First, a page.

What About That RMS?

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RockChild56
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Re: What About That RMS?

Post by RockChild56 » Thu Sep 03, 2015 4:29 pm

MJRivard wrote:Hi all,
From my studies, RMS is a power rating of a electronic signal. I read an article in a Recoding mag on signal levels. In their example, they showed 3 different wave forms ( one a pulse wave, a sine wave, and a square wave ) all at the same peak meter level. The peak level showed that the signals had the same voltage level. They showed what the level of each wave form looked like on a VU meter. On the VU meter the pulse had the smallest level, the sine wave had a higher level, and the square wave had the highest level. If you have an analog synth you can listen to the sounds of the different wave forms. Just listening you will hear them as viewed on a VU meter. The differences are because of the power level each waveform produces. So with peak level meters, just having a high reading is not enough to get a louder sound. That is what a compressor does. It will reduce the strong peaks of the signal and increase the lower level parts. This increases the power of the sound. If you can see your wave forms, look at them before and after compressing. Before compression, it will be like a thin dark middle section with taller hair like peaks. After compression the middle gets thicker and the hair like peaks get smaller, and the output level is also higher. The thicker wave form shows that there is more power in the signal.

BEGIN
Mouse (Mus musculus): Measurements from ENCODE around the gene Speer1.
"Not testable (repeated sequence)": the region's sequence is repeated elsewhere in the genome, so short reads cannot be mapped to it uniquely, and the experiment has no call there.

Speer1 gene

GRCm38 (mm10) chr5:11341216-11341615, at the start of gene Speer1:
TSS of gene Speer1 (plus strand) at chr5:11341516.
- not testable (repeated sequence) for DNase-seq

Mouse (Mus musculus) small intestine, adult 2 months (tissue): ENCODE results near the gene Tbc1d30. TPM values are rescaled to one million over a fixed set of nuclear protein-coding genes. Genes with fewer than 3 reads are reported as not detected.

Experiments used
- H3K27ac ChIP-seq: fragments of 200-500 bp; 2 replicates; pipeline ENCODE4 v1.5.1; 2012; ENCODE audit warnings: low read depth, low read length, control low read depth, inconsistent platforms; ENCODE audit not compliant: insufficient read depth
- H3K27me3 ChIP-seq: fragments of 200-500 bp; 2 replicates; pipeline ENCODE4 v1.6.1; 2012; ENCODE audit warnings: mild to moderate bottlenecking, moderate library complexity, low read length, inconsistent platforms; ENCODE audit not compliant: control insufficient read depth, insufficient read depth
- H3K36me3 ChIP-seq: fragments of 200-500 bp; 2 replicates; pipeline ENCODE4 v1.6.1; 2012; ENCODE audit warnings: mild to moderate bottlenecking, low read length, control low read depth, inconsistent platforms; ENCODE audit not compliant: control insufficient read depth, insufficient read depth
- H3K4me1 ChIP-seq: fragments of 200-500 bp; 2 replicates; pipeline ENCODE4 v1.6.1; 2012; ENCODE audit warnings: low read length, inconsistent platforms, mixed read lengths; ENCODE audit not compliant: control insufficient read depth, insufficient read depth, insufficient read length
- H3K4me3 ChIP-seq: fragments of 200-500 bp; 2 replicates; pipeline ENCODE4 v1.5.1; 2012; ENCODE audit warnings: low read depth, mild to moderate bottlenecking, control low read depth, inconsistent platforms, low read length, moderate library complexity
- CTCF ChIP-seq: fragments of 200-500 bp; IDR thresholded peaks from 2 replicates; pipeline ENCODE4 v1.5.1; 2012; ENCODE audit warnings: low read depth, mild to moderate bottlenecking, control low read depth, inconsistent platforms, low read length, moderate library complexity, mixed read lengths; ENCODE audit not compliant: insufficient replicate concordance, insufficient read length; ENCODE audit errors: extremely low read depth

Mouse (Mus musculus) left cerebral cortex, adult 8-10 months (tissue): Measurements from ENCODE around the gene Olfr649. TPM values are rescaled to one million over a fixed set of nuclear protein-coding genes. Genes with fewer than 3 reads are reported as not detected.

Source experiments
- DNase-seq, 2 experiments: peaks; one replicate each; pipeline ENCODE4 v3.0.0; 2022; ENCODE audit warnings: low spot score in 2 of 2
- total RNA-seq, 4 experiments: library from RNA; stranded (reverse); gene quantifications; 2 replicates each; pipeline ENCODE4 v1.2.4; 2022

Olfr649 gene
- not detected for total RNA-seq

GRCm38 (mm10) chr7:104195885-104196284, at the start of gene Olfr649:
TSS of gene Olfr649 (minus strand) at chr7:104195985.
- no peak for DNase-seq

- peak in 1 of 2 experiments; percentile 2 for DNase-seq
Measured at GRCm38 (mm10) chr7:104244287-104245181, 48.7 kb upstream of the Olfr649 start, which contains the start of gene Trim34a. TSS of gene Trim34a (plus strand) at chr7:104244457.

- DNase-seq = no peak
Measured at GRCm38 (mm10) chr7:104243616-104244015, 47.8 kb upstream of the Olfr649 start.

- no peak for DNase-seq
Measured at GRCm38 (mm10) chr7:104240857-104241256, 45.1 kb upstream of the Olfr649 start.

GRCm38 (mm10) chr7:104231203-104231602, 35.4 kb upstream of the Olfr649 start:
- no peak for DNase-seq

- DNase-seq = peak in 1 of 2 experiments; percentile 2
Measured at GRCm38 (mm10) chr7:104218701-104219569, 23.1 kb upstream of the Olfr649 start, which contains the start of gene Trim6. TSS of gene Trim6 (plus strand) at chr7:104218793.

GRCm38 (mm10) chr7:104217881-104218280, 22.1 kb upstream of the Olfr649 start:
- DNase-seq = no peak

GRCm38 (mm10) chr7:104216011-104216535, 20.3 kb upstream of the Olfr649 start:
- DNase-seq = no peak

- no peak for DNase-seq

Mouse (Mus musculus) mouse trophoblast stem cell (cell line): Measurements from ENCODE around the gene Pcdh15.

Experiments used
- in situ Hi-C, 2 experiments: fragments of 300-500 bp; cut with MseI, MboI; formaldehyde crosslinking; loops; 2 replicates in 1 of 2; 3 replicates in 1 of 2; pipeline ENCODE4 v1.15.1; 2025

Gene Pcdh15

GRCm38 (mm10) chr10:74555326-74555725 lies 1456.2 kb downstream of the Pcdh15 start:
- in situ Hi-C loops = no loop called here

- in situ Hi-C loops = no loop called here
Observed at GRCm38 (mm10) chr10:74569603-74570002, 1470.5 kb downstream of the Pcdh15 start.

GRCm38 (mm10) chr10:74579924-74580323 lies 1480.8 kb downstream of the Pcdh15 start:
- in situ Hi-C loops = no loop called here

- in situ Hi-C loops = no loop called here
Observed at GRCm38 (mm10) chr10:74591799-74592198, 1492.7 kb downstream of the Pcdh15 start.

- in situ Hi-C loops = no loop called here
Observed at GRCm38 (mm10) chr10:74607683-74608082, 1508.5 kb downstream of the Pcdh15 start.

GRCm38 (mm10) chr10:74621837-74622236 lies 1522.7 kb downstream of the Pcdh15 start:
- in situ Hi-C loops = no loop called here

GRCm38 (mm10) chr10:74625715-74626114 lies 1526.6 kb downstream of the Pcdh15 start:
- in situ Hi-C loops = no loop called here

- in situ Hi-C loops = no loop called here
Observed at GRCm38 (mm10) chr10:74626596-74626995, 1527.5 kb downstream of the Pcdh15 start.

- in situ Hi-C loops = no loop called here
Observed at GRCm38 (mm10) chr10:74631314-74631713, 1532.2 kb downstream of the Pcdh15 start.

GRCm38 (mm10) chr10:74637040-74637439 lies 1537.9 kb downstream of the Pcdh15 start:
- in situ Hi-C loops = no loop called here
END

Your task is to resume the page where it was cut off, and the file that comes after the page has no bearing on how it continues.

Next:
Hope that helps.
- Myran
There you go that makes a lot of sense.
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Re: What About That RMS?

Post by mojobone » Fri Sep 04, 2015 12:48 am

RockChild56 wrote:
MJRivard wrote:Hi all,
From my studies, RMS is a power rating of a electronic signal. I read an article in a Recoding mag on signal levels. In their example, they showed 3 different wave forms ( one a pulse wave, a sine wave, and a square wave ) all at the same peak meter level. The peak level showed that the signals had the same voltage level. They showed what the level of each wave form looked like on a VU meter. On the VU meter the pulse had the smallest level, the sine wave had a higher level, and the square wave had the highest level. If you have an analog synth you can listen to the sounds of the different wave forms. Just listening you will hear them as viewed on a VU meter. The differences are because of the power level each waveform produces. So with peak level meters, just having a high reading is not enough to get a louder sound. That is what a compressor does. It will reduce the strong peaks of the signal and increase the lower level parts. This increases the power of the sound. If you can see your wave forms, look at them before and after compressing. Before compression, it will be like a thin dark middle section with taller hair like peaks. After compression the middle gets thicker and the hair like peaks get smaller, and the output level is also higher. The thicker wave form shows that there is more power in the signal.

Hope that helps.
- Myran
There you go that makes a lot of sense.
And opens up a can of worms; a VU meter reads averages, not peaks. Visual representations of a waveform can tell you quite a lot, but they won't tell you where the onset of distortion begins-for that you have to use your ears. This is where a good set of headphones and a solo button can be handy.Sometimes it's better to turn off your video monitor and listen.
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